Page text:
Do you know the difference between popular and scholarly materials? What do you know about peer-review? How do you evaluate what you find when you're conducting research? Use this page to learn about different types of publications and the CRAP checklist.
You can limit your search to scholarly articles by checking the "peer-reviewed articles" filter before or after you search in a library database.
In scholarship, a document or record containing firsthand information or original data on a topic, used in preparing a derivative work. Primary sources include original manuscripts, periodical articles reporting original research or thought, diaries, memoirs, letters, journals, photographs, drawings, posters, film footage, sheet music, songs, interviews, government documents, public records, eyewitness accounts, newspaper clippings, etc
|Any published or unpublished work that is one step removed from the original source, usually describing, summarizing, analyzing, evaluating, derived from, or based on primary source materials, for example, a review, critical analysis, second-person account, or biographical or historical study. Also refers to material other than primary sources used in the preparation of a written work.|
Definitions found in Reitz, Joan M. Online Dictionary for Library and Information Science. (2013). Santa Barbara, CA: ABC-CLIO.
The CRAAP test guides us through some questions to ask about a source to determine its quality.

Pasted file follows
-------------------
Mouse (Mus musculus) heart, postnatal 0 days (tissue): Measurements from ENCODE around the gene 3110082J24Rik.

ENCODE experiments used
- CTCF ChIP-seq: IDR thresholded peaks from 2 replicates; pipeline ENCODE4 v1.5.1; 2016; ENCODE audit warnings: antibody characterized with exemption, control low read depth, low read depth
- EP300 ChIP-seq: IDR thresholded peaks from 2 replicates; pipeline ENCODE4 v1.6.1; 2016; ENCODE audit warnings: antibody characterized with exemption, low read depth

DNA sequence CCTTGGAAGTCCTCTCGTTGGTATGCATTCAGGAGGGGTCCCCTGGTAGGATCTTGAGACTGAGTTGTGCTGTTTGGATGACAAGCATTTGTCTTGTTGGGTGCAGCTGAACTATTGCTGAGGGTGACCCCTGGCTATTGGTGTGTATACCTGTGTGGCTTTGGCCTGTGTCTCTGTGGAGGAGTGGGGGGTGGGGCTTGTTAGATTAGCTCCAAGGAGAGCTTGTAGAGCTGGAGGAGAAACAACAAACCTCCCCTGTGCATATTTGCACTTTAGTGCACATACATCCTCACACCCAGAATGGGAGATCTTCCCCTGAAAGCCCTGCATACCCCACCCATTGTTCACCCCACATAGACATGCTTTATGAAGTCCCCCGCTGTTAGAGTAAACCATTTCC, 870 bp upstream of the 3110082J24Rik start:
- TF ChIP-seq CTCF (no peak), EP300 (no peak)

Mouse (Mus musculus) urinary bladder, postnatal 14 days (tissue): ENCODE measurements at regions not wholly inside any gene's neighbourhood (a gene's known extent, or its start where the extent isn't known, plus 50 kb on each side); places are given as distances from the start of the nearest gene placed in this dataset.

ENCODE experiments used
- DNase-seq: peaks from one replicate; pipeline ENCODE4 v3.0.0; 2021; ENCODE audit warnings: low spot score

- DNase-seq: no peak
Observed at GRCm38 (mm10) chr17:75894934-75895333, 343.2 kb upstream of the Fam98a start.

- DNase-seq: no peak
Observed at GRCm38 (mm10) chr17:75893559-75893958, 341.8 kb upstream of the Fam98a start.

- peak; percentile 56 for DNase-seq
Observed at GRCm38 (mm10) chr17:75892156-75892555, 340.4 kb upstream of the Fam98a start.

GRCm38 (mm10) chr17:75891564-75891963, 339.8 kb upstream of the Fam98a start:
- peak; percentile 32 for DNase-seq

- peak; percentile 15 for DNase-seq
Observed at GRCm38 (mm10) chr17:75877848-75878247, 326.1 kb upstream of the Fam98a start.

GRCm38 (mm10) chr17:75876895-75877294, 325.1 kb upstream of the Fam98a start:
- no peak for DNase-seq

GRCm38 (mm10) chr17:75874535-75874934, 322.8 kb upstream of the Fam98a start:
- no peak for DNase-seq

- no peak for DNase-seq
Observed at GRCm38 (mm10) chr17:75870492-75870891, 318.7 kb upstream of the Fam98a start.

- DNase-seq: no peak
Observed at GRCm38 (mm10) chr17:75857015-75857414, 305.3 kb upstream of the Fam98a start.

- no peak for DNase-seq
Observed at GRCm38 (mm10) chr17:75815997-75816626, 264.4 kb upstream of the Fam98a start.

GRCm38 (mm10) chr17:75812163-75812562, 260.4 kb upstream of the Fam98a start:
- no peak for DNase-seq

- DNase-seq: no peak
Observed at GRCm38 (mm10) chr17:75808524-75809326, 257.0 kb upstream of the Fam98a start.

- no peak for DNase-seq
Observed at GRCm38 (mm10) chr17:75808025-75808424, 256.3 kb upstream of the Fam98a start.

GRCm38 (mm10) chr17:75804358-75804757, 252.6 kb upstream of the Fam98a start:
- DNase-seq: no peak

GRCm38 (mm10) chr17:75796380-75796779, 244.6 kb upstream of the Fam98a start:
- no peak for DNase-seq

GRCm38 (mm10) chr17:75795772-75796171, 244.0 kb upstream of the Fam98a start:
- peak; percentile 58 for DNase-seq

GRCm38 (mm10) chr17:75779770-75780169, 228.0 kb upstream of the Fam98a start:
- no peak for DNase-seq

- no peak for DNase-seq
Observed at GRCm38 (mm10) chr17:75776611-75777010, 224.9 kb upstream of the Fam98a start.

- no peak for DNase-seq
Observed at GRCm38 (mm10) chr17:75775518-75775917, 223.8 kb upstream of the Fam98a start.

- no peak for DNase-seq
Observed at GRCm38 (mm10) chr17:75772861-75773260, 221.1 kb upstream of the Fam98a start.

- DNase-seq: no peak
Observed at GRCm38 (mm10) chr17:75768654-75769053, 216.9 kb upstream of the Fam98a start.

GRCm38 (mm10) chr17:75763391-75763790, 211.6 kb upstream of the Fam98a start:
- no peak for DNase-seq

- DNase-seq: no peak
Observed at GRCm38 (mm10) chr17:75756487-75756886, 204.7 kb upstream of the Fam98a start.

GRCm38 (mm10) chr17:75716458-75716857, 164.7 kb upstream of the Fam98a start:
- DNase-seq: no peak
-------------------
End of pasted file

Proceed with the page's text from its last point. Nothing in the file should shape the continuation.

- When was this published? Has it been updated?
- Is the information still accurate now or is it out-of-date or incomplete?
- Will this source help you understand your topic or complete your assignment?
- Does this source meet your assignment's criteria?
- Who published this? Is this a source others trust?
- Who wrote this? What are their credentials?
- Is there evidence for claims made–maybe citations?
- Can you verify the information in other places?
- Do we know or believe this information was reviewed before publication--whether by fact-checkers or through a peer-review process?
- Is this source trying to sell something? Is it intended to entertain?
- Are these opinions, based on one perspective, or facts?
- Does this source seem biased?
Tip: You can answer these questions using information from the source and the rest of the web. Don't recognize a publication or website? Google it to see what others are saying!